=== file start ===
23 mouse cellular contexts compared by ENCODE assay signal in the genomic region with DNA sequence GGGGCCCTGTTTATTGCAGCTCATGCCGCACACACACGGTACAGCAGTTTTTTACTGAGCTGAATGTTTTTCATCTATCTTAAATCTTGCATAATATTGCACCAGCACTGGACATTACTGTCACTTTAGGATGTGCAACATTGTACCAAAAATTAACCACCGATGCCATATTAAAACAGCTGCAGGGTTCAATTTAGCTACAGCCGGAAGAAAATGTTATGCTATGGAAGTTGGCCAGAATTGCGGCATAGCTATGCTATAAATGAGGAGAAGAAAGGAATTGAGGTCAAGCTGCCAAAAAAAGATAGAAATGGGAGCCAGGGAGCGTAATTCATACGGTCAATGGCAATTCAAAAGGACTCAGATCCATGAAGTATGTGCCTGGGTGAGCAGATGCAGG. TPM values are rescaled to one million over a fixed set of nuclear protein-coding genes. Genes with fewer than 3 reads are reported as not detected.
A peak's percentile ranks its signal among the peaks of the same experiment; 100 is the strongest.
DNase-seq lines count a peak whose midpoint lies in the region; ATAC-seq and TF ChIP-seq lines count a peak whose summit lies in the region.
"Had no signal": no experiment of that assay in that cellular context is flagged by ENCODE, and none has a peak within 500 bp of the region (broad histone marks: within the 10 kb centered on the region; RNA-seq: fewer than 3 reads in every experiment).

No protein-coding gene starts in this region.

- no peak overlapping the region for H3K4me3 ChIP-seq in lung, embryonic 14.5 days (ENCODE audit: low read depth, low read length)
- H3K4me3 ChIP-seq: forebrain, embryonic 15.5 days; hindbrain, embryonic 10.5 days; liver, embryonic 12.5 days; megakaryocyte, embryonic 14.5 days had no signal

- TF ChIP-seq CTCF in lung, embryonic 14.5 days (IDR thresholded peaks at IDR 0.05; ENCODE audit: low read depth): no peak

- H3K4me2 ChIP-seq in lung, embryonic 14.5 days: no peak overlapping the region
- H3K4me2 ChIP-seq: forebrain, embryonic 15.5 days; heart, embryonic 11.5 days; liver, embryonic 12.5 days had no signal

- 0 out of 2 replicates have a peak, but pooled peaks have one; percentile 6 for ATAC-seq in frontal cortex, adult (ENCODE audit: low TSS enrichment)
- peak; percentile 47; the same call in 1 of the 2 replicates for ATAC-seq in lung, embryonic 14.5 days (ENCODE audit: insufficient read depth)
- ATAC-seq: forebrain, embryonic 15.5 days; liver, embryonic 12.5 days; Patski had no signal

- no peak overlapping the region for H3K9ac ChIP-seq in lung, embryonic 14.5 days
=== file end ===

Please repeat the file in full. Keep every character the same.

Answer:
23 mouse cellular contexts compared by ENCODE assay signal in the genomic region with DNA sequence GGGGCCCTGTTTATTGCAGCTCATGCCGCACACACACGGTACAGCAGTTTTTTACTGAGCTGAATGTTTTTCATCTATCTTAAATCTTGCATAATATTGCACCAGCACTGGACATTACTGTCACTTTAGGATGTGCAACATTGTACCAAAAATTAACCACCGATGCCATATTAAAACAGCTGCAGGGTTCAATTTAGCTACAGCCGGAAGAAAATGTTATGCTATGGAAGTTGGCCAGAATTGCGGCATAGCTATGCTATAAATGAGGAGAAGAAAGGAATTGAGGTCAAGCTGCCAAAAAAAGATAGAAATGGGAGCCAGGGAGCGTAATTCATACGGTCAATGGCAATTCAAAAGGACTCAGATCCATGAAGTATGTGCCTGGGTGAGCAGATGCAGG. TPM values are rescaled to one million over a fixed set of nuclear protein-coding genes. Genes with fewer than 3 reads are reported as not detected.
A peak's percentile ranks its signal among the peaks of the same experiment; 100 is the strongest.
DNase-seq lines count a peak whose midpoint lies in the region; ATAC-seq and TF ChIP-seq lines count a peak whose summit lies in the region.
"Had no signal": no experiment of that assay in that cellular context is flagged by ENCODE, and none has a peak within 500 bp of the region (broad histone marks: within the 10 kb centered on the region; RNA-seq: fewer than 3 reads in every experiment).

No protein-coding gene starts in this region.

- no peak overlapping the region for H3K4me3 ChIP-seq in lung, embryonic 14.5 days (ENCODE audit: low read depth, low read length)
- H3K4me3 ChIP-seq: forebrain, embryonic 15.5 days; hindbrain, embryonic 10.5 days; liver, embryonic 12.5 days; megakaryocyte, embryonic 14.5 days had no signal

- TF ChIP-seq CTCF in lung, embryonic 14.5 days (IDR thresholded peaks at IDR 0.05; ENCODE audit: low read depth): no peak

- H3K4me2 ChIP-seq in lung, embryonic 14.5 days: no peak overlapping the region
- H3K4me2 ChIP-seq: forebrain, embryonic 15.5 days; heart, embryonic 11.5 days; liver, embryonic 12.5 days had no signal

- 0 out of 2 replicates have a peak, but pooled peaks have one; percentile 6 for ATAC-seq in frontal cortex, adult (ENCODE audit: low TSS enrichment)
- peak; percentile 47; the same call in 1 of the 2 replicates for ATAC-seq in lung, embryonic 14.5 days (ENCODE audit: insufficient read depth)
- ATAC-seq: forebrain, embryonic 15.5 days; liver, embryonic 12.5 days; Patski had no signal

- no peak overlapping the region for H3K9ac ChIP-seq in lung, embryonic 14.5 days